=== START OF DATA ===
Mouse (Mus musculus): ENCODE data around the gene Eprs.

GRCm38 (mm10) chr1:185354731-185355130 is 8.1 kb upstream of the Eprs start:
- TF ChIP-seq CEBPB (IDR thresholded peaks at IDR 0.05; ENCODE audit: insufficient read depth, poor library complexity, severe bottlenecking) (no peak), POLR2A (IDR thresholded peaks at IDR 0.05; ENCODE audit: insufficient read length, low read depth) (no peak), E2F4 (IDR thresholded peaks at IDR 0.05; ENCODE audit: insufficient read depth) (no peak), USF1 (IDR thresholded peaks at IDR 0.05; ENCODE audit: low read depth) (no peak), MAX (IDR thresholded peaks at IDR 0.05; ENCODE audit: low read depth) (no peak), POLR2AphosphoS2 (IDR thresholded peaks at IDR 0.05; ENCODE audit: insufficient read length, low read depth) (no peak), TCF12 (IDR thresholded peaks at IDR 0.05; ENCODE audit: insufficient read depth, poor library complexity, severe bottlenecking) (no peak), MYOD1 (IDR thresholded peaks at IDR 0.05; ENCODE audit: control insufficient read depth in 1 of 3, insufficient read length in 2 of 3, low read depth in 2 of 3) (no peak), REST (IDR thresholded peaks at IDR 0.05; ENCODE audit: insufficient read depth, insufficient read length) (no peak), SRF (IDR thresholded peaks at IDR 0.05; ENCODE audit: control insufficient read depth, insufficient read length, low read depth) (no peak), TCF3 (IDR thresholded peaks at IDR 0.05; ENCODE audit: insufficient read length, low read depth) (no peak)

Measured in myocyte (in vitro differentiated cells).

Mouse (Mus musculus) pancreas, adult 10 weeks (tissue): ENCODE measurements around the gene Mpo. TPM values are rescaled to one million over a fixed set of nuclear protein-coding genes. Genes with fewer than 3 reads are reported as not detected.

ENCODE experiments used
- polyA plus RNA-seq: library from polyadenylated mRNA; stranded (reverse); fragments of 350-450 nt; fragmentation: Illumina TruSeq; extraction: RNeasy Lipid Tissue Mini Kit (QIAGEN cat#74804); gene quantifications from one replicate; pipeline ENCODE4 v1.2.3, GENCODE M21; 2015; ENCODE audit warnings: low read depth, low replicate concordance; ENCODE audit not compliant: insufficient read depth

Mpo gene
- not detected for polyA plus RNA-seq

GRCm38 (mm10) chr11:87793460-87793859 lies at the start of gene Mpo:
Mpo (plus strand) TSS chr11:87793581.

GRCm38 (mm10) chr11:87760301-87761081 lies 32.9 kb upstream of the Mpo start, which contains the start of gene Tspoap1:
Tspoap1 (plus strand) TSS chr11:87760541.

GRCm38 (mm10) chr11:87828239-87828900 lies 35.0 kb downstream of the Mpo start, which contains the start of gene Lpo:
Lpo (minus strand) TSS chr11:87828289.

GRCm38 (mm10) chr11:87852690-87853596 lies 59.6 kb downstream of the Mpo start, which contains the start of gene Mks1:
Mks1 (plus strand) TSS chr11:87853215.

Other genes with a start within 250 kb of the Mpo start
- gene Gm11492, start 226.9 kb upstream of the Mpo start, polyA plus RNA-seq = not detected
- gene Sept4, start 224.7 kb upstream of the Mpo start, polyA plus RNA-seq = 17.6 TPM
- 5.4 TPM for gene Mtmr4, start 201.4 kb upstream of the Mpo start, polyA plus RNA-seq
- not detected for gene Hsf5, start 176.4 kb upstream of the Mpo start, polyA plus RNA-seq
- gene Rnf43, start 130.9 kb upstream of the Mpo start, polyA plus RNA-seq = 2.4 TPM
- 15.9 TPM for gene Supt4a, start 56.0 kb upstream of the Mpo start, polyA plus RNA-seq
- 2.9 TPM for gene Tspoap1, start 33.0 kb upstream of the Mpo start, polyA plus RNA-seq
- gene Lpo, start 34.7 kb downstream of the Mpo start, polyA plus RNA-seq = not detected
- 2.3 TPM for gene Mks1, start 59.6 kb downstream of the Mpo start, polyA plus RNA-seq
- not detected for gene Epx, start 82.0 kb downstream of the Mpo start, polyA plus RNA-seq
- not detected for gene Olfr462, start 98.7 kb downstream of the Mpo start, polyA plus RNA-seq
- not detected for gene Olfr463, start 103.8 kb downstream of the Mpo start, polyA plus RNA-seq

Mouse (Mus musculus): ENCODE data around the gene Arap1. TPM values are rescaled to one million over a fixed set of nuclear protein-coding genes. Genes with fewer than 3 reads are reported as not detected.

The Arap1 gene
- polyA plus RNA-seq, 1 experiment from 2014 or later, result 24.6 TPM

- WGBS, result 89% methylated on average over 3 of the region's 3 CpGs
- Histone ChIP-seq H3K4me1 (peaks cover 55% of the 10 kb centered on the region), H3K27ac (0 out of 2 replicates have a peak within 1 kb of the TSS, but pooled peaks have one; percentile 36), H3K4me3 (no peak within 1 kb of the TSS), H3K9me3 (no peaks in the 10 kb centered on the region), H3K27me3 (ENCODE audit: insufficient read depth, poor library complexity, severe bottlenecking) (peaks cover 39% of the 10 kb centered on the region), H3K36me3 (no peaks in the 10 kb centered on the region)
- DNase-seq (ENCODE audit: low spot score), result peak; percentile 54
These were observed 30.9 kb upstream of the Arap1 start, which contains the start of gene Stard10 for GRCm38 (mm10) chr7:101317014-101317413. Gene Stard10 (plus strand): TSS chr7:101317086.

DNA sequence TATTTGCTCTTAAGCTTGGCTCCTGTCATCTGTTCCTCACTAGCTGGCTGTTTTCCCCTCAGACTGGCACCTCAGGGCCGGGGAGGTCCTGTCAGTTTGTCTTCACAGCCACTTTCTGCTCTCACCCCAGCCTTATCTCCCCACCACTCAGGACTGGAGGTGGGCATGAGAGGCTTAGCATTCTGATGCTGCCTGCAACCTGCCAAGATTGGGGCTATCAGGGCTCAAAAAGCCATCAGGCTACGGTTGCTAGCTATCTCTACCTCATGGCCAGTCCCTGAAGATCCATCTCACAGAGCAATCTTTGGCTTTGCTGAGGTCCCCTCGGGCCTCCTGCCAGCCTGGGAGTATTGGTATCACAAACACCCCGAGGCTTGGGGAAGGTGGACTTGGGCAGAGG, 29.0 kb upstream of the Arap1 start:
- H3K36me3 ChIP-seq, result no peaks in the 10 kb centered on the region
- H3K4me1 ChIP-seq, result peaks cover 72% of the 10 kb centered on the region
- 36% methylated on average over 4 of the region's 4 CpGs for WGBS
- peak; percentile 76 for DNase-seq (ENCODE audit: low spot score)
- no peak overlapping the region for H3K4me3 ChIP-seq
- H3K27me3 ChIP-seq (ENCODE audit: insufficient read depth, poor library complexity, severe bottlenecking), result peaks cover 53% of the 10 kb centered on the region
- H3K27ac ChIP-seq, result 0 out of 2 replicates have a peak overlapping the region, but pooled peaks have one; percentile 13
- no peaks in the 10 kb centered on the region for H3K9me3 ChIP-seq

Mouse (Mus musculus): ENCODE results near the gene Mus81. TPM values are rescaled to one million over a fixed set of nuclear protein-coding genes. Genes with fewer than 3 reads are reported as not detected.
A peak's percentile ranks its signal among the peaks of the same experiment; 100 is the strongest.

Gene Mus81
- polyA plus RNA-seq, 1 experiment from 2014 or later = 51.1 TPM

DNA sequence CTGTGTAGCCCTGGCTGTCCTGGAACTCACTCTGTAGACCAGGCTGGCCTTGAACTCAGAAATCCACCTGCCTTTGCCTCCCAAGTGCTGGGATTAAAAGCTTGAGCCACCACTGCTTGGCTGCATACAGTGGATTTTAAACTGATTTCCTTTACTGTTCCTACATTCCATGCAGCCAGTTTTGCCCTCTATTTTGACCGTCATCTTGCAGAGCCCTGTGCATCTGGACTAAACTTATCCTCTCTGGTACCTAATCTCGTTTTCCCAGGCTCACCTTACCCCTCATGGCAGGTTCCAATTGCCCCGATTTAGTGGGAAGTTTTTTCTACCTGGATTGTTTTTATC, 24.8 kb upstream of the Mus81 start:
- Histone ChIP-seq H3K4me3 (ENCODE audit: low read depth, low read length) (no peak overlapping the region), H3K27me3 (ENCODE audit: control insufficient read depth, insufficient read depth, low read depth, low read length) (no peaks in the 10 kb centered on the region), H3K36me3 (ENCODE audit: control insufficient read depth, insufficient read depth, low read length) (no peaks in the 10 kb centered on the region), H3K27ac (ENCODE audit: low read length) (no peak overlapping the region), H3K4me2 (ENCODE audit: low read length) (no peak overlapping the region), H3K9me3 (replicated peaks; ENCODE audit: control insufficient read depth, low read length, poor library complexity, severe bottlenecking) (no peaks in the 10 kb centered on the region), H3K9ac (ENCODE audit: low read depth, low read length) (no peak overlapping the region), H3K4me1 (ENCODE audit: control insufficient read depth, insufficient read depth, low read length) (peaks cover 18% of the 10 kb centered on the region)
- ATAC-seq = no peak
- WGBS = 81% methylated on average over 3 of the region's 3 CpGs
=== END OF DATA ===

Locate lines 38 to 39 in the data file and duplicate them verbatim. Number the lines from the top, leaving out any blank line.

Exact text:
DNA sequence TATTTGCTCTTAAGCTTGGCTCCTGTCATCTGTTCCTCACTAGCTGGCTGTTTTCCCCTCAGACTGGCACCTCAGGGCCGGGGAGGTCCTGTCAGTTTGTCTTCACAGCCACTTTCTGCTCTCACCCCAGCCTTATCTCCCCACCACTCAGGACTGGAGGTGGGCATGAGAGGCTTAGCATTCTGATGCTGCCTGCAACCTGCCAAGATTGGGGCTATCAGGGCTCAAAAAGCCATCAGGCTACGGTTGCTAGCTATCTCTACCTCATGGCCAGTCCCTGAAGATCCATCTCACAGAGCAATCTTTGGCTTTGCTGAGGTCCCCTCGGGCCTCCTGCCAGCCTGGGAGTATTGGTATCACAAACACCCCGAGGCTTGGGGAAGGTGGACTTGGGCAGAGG, 29.0 kb upstream of the Arap1 start:
- H3K36me3 ChIP-seq, result no peaks in the 10 kb centered on the region